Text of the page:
The defiance of the mainstream discourse made them bring this narrative, which is the common thread among their practices, in focus. They do not defy the mainstream only to glorify victimhood, but also disclose and refute the reasons behind it. It is their intention to build a platform that brings together all the Dalit-Ambedkarite artists and to work as an institutional alternative with inclusive practices as a movement.

Savi Savarkar: Unfolding the Revolution and Counter-Revolution

Savi Savarkar, Untouchable Couple with Om and Swastik; image courtesy of artist

Savi Savarkar is a Delhi based artist, Born in 1962. Savarkar is one of India’s most important artists representing the critique of the caste system. His art is most significant for expression of his social experiences in South Asian culture as a critique of the caste system in India. Dalits and untouchables, with over a billion people in the country, are still exploited and oppressed because of their lower strata in the caste hierarchy. Savi Savarkar raises questions about the causes of that exploitation through his critical work and makes statements on the system responsible for the exploitation.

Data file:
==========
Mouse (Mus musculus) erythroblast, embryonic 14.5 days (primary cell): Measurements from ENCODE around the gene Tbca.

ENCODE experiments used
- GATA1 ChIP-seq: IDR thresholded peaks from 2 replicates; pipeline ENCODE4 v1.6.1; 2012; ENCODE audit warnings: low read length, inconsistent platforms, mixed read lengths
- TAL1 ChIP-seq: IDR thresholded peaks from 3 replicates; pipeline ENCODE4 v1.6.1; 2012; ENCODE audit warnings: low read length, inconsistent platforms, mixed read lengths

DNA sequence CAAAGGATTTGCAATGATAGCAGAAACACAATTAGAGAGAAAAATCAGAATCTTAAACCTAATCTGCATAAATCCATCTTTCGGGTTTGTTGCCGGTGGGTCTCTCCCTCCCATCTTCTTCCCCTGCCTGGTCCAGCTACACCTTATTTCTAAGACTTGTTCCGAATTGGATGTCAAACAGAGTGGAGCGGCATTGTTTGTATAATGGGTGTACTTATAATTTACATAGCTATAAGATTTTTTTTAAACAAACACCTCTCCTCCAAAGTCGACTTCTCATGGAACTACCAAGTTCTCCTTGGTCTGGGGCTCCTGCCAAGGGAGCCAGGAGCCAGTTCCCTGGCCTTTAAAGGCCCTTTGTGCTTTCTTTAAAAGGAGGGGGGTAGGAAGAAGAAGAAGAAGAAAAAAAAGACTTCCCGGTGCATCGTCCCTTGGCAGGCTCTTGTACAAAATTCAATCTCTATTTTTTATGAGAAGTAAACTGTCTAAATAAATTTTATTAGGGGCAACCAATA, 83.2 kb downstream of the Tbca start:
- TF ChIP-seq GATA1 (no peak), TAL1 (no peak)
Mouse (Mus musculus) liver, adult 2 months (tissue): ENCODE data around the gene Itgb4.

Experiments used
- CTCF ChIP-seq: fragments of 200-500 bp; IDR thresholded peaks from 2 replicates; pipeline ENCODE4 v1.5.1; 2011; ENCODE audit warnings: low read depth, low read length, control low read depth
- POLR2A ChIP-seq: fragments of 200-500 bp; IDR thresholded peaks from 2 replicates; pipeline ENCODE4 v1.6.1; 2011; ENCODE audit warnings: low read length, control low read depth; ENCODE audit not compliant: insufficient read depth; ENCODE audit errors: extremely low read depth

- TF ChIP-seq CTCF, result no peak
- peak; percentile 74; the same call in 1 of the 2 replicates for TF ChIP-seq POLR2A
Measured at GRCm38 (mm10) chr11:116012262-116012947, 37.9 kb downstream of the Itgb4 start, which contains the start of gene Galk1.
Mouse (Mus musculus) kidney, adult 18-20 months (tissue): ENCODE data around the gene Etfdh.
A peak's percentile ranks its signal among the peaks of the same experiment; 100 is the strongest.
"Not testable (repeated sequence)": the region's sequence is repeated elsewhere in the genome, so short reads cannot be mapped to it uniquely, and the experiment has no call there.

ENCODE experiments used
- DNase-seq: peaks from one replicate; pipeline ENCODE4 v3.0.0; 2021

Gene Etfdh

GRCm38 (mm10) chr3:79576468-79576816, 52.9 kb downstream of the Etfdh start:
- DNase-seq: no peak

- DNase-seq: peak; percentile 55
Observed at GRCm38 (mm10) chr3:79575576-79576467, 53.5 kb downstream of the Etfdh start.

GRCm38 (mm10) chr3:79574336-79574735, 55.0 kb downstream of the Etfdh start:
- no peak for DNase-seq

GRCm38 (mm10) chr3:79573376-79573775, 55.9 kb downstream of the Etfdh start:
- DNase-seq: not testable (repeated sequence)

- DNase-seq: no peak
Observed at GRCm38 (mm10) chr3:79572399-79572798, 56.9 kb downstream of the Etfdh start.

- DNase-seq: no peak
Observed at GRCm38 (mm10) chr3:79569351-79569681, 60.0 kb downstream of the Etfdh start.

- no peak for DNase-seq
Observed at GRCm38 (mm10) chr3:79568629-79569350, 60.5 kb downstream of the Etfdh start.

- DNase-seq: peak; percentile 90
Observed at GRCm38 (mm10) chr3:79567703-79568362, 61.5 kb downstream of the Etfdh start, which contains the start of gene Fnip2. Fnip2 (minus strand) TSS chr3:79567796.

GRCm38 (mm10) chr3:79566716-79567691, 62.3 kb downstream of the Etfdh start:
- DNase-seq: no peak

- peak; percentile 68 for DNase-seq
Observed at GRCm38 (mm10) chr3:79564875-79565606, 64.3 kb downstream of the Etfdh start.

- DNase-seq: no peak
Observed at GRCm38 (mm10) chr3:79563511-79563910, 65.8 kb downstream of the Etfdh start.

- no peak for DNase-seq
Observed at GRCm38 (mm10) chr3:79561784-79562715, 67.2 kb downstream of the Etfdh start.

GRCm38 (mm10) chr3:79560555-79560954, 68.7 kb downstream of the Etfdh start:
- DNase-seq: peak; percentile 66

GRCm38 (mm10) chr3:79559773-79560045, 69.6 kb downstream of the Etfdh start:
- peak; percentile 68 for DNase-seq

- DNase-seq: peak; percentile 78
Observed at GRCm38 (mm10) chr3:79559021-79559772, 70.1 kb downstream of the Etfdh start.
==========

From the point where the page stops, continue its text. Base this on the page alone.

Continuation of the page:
The history of social reforms in India begins with the Buddha. In fact, the history of any social reform is incomplete without the history of Buddha. Buddha is not as calm and spiritual as he has been portrayed, but a rebel. Feeling the sorrows of the world, the Buddha seeks the reasons for their suffering. Yet he has been portrayed with his eyes closed. Isn’t this immoral?